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December 16, 2016
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January 13, 2005
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August 10, 1979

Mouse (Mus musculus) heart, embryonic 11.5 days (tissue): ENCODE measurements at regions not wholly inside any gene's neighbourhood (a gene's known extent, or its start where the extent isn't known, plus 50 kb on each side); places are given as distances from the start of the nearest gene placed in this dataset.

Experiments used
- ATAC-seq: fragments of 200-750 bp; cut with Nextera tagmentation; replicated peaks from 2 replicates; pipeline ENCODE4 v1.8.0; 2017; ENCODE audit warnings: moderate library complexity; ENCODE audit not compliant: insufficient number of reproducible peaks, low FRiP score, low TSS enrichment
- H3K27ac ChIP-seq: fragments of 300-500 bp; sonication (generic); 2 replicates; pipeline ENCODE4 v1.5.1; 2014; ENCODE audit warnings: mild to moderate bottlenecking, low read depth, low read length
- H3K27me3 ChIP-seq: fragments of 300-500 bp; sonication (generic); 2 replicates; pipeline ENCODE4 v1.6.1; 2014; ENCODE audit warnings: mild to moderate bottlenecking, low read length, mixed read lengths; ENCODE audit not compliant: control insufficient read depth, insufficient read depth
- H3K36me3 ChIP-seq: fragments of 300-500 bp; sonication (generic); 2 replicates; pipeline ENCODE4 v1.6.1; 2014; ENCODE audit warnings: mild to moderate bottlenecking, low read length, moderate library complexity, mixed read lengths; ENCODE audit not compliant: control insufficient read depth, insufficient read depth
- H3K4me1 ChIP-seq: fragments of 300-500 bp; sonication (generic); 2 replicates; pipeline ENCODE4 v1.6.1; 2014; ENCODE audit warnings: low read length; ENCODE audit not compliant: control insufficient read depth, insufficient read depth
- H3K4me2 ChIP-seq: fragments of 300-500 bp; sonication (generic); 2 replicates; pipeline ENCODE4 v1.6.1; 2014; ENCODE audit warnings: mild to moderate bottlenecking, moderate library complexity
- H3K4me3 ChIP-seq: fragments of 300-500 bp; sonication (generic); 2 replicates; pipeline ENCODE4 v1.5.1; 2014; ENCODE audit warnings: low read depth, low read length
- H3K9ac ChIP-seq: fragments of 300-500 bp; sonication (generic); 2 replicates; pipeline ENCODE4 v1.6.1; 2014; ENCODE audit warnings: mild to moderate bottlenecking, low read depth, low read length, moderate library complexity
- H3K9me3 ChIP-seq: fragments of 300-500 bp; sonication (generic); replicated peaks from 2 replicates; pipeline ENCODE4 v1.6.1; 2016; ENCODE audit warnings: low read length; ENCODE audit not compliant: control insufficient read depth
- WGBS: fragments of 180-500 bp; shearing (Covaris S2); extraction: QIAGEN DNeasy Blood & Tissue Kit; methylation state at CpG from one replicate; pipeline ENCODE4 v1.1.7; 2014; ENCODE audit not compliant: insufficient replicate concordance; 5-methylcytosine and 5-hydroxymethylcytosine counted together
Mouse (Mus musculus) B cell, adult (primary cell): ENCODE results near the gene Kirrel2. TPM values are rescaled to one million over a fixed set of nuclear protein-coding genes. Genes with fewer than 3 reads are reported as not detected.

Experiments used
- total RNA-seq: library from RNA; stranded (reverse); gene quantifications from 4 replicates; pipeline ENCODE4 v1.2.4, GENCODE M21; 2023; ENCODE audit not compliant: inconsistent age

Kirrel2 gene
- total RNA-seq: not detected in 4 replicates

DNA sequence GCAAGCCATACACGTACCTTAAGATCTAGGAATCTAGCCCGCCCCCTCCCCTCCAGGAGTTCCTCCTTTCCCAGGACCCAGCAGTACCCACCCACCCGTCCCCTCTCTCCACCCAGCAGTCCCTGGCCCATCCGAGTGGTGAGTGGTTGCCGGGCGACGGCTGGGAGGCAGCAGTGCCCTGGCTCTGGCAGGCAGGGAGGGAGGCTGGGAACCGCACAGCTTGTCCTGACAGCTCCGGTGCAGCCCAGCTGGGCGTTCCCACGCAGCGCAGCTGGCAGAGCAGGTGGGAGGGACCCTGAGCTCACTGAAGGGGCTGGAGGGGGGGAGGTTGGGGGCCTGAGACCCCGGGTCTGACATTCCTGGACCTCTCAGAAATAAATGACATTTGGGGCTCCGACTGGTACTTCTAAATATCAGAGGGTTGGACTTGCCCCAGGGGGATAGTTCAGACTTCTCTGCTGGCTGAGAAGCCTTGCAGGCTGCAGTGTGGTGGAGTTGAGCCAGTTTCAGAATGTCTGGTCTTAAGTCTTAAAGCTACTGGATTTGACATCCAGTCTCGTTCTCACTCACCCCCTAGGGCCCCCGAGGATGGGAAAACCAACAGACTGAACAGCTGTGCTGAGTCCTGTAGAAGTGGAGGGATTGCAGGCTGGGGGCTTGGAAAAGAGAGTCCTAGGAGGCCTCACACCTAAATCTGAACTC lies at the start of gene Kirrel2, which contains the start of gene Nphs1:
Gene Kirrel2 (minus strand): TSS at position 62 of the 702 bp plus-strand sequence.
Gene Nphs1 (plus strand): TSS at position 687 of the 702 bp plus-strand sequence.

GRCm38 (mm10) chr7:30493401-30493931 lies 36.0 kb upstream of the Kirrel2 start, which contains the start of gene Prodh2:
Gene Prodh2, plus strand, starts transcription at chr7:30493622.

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Approved For lease 2005/03%24RECIA-RDP83B01021)00100200018-6 10 August 1979 X1 X1 X1 MEMORANDUM FOR: NIO/USSR-EE, NIO/NESA, NIO/CF SUBJECT : Soviet Options in Afghanistan 0 1. In the accompanying memo, the Director, SWS recommends issuance of an Alert Memorandum on Soviet options in Afghanistan. I concur with 2. While there is as yet no evidence of military preparations to intervene beyond the present level, it must be obvious to the Soviets that the situation is deteriorating and that their options are becoming fewer. One must logically deduce that they cannot maintain the status situation? 0 25 Attachment 3. May we meet Monday afternoon at 2:00 p.m. to discuss the Si g.ner Approved For Release 2005/gihCIA-RDP83B01027R000100200018 66g 85 amiza Approved For R e 2005103/24 : C'.~WL327R100200018-6 S-0033/Sws'l 10 August 1979 MEMORANDUM FOR:_ National Intelligence Officer for Warning FROM Doug acEachin, Director, SWS SUBJECT Soviet Options in Afghanistan 1. We believe that the Soviets must choose between one of the following three general courses of action in Afghan- istan. 25X1 A. Continue the present course of providing material support and advisors and technicians,' but refrain from com- mitting Soviet combat units. (Possibly at the same time continuing to seek a political solution.) B. Commit a limited amount of Soviet combat forces, sufficient to insure at least the security of Kabul and its immediate area, and perhaps a few other key centers. C. Commit large combat forces for the purpose of in- flicting major military defeats on the insurgent forces and recapturing much of the territory now in rebel hands. 2. Like most other community analysts, we believe Moscow views the last option as undesireable both in terms of practical military considerations and the political cor- resequences that it would entail. We believe there is a strong likelihood, however, that the Soviets will undertake the second option, and probably in the near future. We be- lieve they must consider that if no additional military force is introduced at least to the Kabul area the USSR forces the likelihood of being forced to evacuate its mis- sion from Afghanistan. For reasons discussed below, and also in the attached memo by we believe that:: oscow25X1 will view the consequent o such a development as worse than the political costs of introducing limited combat forces of their own and will be willing to gamble that further esca- lation can be contained.' Once having undertaken the increase in their military units, however, the Soviets are likely to find themselves being drawn to the large operation despite whatever resolve they might have to avoid it. ~ECREI' Approved For Release 2005/03/24: CIA-RDP83BO1027R000100200018-6 Approved Felease 2005/03/24: CIA-RDP83B010000100200018-6 o 3. We r ave no concrete evidence that the Soviets are now preparing for or have decided upon a move of even limited combat formations. We nevertheless believe that the case is sufficiently strong to warrant the issuance of an Alert Mem- orandum. Although there are divided views in the community on this issue, waiting until there is clear evidence to re- solve the difference of opinion among intelligence analysts may rule out the Intelligence Community's ability to provide anything more than "tactical" warning of the first movement of Soviet troops to Afghanistan. If, as we believe, the most. likely form of initial military intervention is through the airlift of special combat units, the first may be on their way to or landing in Afghanistan before we can report unequiv- ocally that the intervention option has been chosen. We be- lieve the Alert Memorandum should be the vehicle for stating the case because its use clearly indicates the Community's intent to "warn" as opposed to "repot."- Situation Now Confronted By Soviets in Afghanistan 4. Soviet military support to the Taraki-Amin regime already has gone about as far as it can short of direct action by Soviet combat .ts. The military momentum of the insurgency continues to grow, however, and unless it is at least halted -- preferably reversed -- the Soviet- backed Marxist government is likely to be militarily over- thrown. Thb1 chance for a Soviet-engineered the Kabul governme-T which could both protect Soviet interest and at the same time diffuse the insurgency appears to have been overtaken by events, if indeed there ever was a realistic prospect for carrying it off. 5. The DRA army units in Kabul have so far maintained their loyalty to the Taraki regime. These forces have squelched the most serious uprising from within the Kabul garrisons, and as long as no further erosion in loyalty occurs it is likely that they would be able to continue to keep Kabul secure. The events of 5 August, however, clearly demonstrate that the Kabul-area forces are not immune from the defections that have been taking place elsewhere in the army. As the ring of insurgent forces draws closer to Kabul, defeatism is likely to spread, and the Army leaders may start to ponder their long term future. The Soviets must at least consider the possibility of another, more serious uprising, occuring with little or no warning, which could confront them with a fait accompli and in effect eliminate whatever options they still have. 5ECRE Approved For Release 2005/03/24: CIA-RDP83BO1027R000100200018-6 Approved For Release 2001 RDP83B01 7R000100200018-6 ? 6. In sum, it must be evident to the Soviets that unless they inject some additional military strength their investment in Afghanistan is likely to go under, and there is at least a growinc possibility that this could happen with unexpected sud- denness. Soviets Faced With Choosing "Least Bad" Option 7. The Soviets doubtless recognize that they would be pilloried by much of the rest of the world if they sent com- bat units into Afghanistan, and they would have to consider that taking such a step would damage the chances for Congres- sional ratification of the SALT II treaty. Moreover, Moscow would have to be concerned that introduction of even small forces -- a few battalions or regiments, for example. -- would deepen the commitment to what could grow into an open-ended military operation. S. On the other hand, the likely consequences of not sending in combat units go far beyond replacement of a client government by a hostile one in an area which, although on the USSR border, has no great strategic significance. -- Moscow will not be able to represent the result as anything less than a forced eviction by a native insurgency that is not even well organized. -- There is no graceful way out. Evacution of the So- viet mission in Kabul could not be portrayed as anything other than abandonment of the Taraki regime. -- The manner in which these events would have been. brought about would add to the aura of the growing strength of Islamic militancy in the region. The latter may be of even more concern to the Soviets than'the particular situa- tion of Afghanistan itself. -- The Soviets would have shown themselves unable or unwilling to use their military power even to save a client government in a country snaring a common border with the USSR and ,in a situation in which there is little chance of direct confrontation with another major military power. R 7 Approved For Release 2005/03/24: CIA-RDP83BO1027R000100200018-6 iS-ECRET Approved For Sase 2005/03/24: CIA-RDP83B0l02*0100200018-6 X) In this situation, psycholoc;ic l :actors and the So- viet big power self-image is likely to influence the decision making process at least as much if not more than the politi- cal considerations. While it is true that Soviet public statements of support for the Afghan regime have been low key of late, it is nevertheless also true that strong public statements have been made by the highest level of Soviet lead- ership, as is discussed in the attached memorandum. is 10. Moreover, the cause and effect relationship of the no-action" alternative appears more certain than in the case of the intervention option. The fall of the Taraki regime with all it would entail seems virtually unavoidable if the Soviets commit no combat elements. On the other hand, Soviets may the persuade themselves that they can insert some com- bat forces without succumbing to pressures for escalation. Insofar as SALT II is concerned, the Soviets can have no as- surance that the U.S. ratification process will result in some- thing they can accept, no matter what they do in Afghanistan. As regards world opinion, the Soviets have shown the ability to live with criticism in the past, andTi s problematical which form of world impression would be more unacceptable to them -- that of a bellicose power or that of a power unable to use its military force in directly contiguous areas. 11. Commitment of troops to the defense of Kabul also would at least have some benefits to weigh against the costs. As long as Kabul is secure, the Soviets can at least maintain the arguement that their client continues to govern Afghanis- tan and that the USSR is living up to its commitment. Moscow would have demonstrated its willingness to use its power. The Soviets also would have bought some time to find ways to de- fuse the situation, perhaps continuin? to seek a cast of char- acters which might provide the basis for the hoped-for politi- cal solution. 12. At least some Soviet leaders probably will continue to argue that all this is merely rationalization and that sending in combat forces -- albeit limited -- only commits Moscow further down the road to a large scale military occupa- tion of Af~,hanistan. They will argue that the increment of combat unitslwi_11 offer a holding action. Ultimately the Soviets probably would confront pressure to increase further their military commitment or face an evacuation made all the more distasteful by the fact that the involvement will by then have grown. ECR. Approved For Release 2005/03/24: CIA-RDP83B01027R000100200018-6 ApprQd FoW lease 2005/03/24: CIA-RDP83B0100000100200018-6 13. While we tend to agree with this assessment of the likely consequences of a "limited" intervention, we doubt that Soviet leaders holding this view will be able to with- stand the combination of arguements regarding consequences of no action and rationalizations that the escalation can be contained. Indications And Collection 14. The airlift of a Soviet regiment (2,000 or so troops) without much equipment other than infantry weapons would re- quire on the order of 130 flights of AN-12 aircraft. These could originate from almost any part of the Soviet Union where there are ground force units with ready access to an airfield. The most likely source for-the troops is an air- borne division, but they could be drawn from motorized rifle divisions as well. If the troops are to be airlifted, there is no great advantage in drawing them from the part of the USSR closest to Afghanistan. The Soviets might elect to draw troops from the Western USSR, keeping those in the Afghan border area in reserve for further contingencies. 15. A complete airborne division with all of its weapons and equipme t would require on the order of 600 AN-12 flights. (The numbeflights would of course vary depending-on the type of aircraft used and the amount of equipment brought in.) This would be more easily detected and would mean that the likely origins of the troops would be more limited in number. 16. There is a good chance that if the Soviets do elect to bring in combat troops they will t,'ry to do it -- at least in the initial stages -- in as low key a manner as possible. As long as they control Bagram airfield the Soviets can move in their own troops incrementally. The civil air fleet -- Aeroflot -- is used to effect the rotation of some 120,000 Soviet conscripts in Ea-` Europe twice annually.. Using Aeroflot aircraft to bring in troops and using military air- craft only for major equipment would enable the Soviets to mute someat the telltale sizes of military intervention at least uril a substantial number of troops were in-the country. 17. For these reasons, it may be difficult to obtain much advance warning that the Soviets have in fact undertaken to introduce combat elements into Afghanistan. LECRET Approved For Release 2005/03/24: CIA-RDP83BO1027R000100200018-6 Approved For lease 2005/1 ?CCRFVP83B01027 00100200018-6 18. If the Soviets intend to use combat forces in Afghanistan for more than static defense they will need to provide them with some mobility -- por;sibly substantial heli- copter support. It is also possible that the initial form of increased Soviet mili':ary support may be to provide Soviet- piloted helicopter units -- both transport and attack. That alone, however, is unlikely to have much effect and if whole Soviet helicopter units do start appearing in Afghanistan it would -- in our view -- mean commitment of ground combat troops probably is in the off4a ng. 25 the Afghan border. We have no assurance, however, that we will identify the initial preparations for movement of Soviet combat troops to Afghanistan. 91 LSECRL"= Approved For Release 2005/03/24: CIA-RDP83BO1027R000100200018-6 Approved For Rel 2005/03/24: CIA-RDP83BO1027R0000200018-6 10 August 1979 ,n,2-10: ~1I -L.< .20:x: I`110 for :yarning SUBJE~JT . Afghanistan-Pressures for Soviet 1,1i---itary Escalation 1. In examining I Maosco.:'s perceptions of its stances and options in Afghanistan, it would be prudent to bear in mind the legacy of more than a century of competitioj for predominance in that country between Russia, on the one hand, and Britain and the latter's successors in the power rivalries of South Asia and the Middle East, on the other. Because of this long record of Tsarist and Soviet ambitions and involvement in Afghanistan, the outcome of the present struggle for power carries much greater signifi- cance for the Soviets than the fortunes of other Third World "liberation movements" or ventures in "national democracy." In a word, Afghanistan is a special case, with close parallels to the role x? Persia/Iran has played in the history of Russian expansion southward into the Trans-Caucasus and eastward into Central Asia. 2. Soviet perceptions of the stakes in Afghanistan-conditioned by these historical and geopolitical factors -hould be distinguished from Moscow's aspirations and behavior, for example, in Angola, Somalia, Ethiopia, South Yemen and even in Southea-t Asia. In the hierarchy of national and security interests, Afghanistan occupies roughly the same position as other non-Wars:uwd Pact contiguous states such as Finland, Iran, and Mongolia. Africa and Southeast Asia rank ;ell b--,low; these contiguous states in terms of Soviet priorities and are viewed primarily as targets of opportunity in the global competition i;;ith tie US and China for povier, influence and prestige. Approved For Release 2005/03/24: CIA-RDP83B01027R000100200018-6 Approved For Relo 2005/03/24 : IA-RDP83B01027R0*0200018-6 3. The perc, ptions and motives of the Soviet loaders al:-o: r ~t certainly have been strongly influenced by the history of Russian advance and retreat in tfghanistan. Tsarist mid-nineteenth century enna~ision in central Asia led to a confrontation with Great Britain over Afghanista in 1378-79 in ,,which the Russians were obliged to retreat and "stand. idly by" .chile British forces occupied the greater part of the country. The British established a protectorate which gave them control of Afg-hanistan's foreign policy and of the tribes on the fghan-Indian frontier. Renewed Russian, expansionist Probes received another humiliating rebuff at the hands of the British in 1884. For several weeks war between Russia and Britain seemed inevitable, but the Tsarist government again backed down rather than risk provoking a war. 4. After the Bolshevik Revolution, the Soviet regime cultivated the new King Amanullah, leader of a Young Afghan movement which was anti-British and reformist. In 1919, Lenin congratulated the "independent Afghan people heroically defending itself against foreign oppressors" and proposed "mutual aid" against foreign attack. During the Third Afghan ,ar in 1919, which ended with British troops on Afghan soil, Lenin offered military aid against England and frontier concessions. The Soviets signed a treaty of friendship with Amanullah in 1921. In a striking parallel -.:ith events under the Taraki regime, Amanullahts reforms in the early 1920s alienated the Muslim hierarchy and tribal chiefs who sa-w a menace to tseir traditional autonomy. IW rien Amanullah was overthro.,n, a modest intervention by the Red Army might have saved him, but the Soviets were then in no position to provide forc:,s or material assistance in response to the King's ar.peal. (Arnanullah died in exile in Italy). The Taraki regime has depicted itself as the heir to the Amanullah tradition of nationalism and reform. Approved For Release 2005/03/24: CIA-RDP83BO1027R000100200018-6 Approved For Reoe 2005/03/24: CIA-RDP83B01027R* 00200018-6 5. after ":orld ;jar II, of course, 3ritain's retreat from empire enabled ti,e Soviets to achieve their historic aim of as..urin ; a "friendly" Afghanistan on t!ieir southern border. ,successive regimes in Kabul say: no real alternative until the mid-19'70s. The relationship ww;as altered. significantly by President Daoud's shift toward closer relations with Iran and by his break with the Parcham Communists--a process vihich culminates in the "revolution" in April 1978. The Soviets embraced the Taraki regime not only as an ideological client but as a valuable ally in combatting perceived Iranian and Pakistani designs to draw Afghanistan out of the Soviet orbit anti-Soviet of influence and into a new/alignment. This combination of ideological and geopolitical interests and motives led the Soviets into .:hat they probably now recognize to have been an exc,.ssive arid imprudent commitment to the Taraci regime-including; the friendship treaty last December which provides for consultations and "appropriate measures" to insure each country's security, independence, and territorial integrity. 6. In sum, the legacy of Tsarist aspirations and Soviet involvement, coupled with changes in the internal Afghan equation in the mid-1970s, which led to the April revolution aM steady gro:th in Soviet commitments of economic and military aid, perso:nel, and prestige to the success of the revolution. .,;ould seem to rule out the theoretical option of Soviet wit hdrawdl and cutting of losses. In view of the events over the past five years, the Soviet lea:'ers probably judge that the defeat of the Tara ki re, ime would not be followed by the installation of a successor government that would pursue the traditional Afghan policy of neutraliisr:, and acco:i:rod..tion .:with the USSt. Cn tie cont_ ary, the :soviets apparently are operating on the assumption that a successor regime would be omin,:.';e-:d by Muslim 11counterrevolutionaries" Approved For Release 2005/03/24: CIA-RDP83BO1027R000100200018-6 Approved For RdWe 2005/03/24: C4A-RDP83B01027R* 00200018-6 aligned ..ith he Khomeini and Pakistani goVernzments and co:a fitted to anti- Soviet policies. P o ..t:ou prc)b:abl r fea ?s m ~{ r ~ Cih(; %L~'. .-?, t~,::;tu Pakistani in:flu,3ncc: in i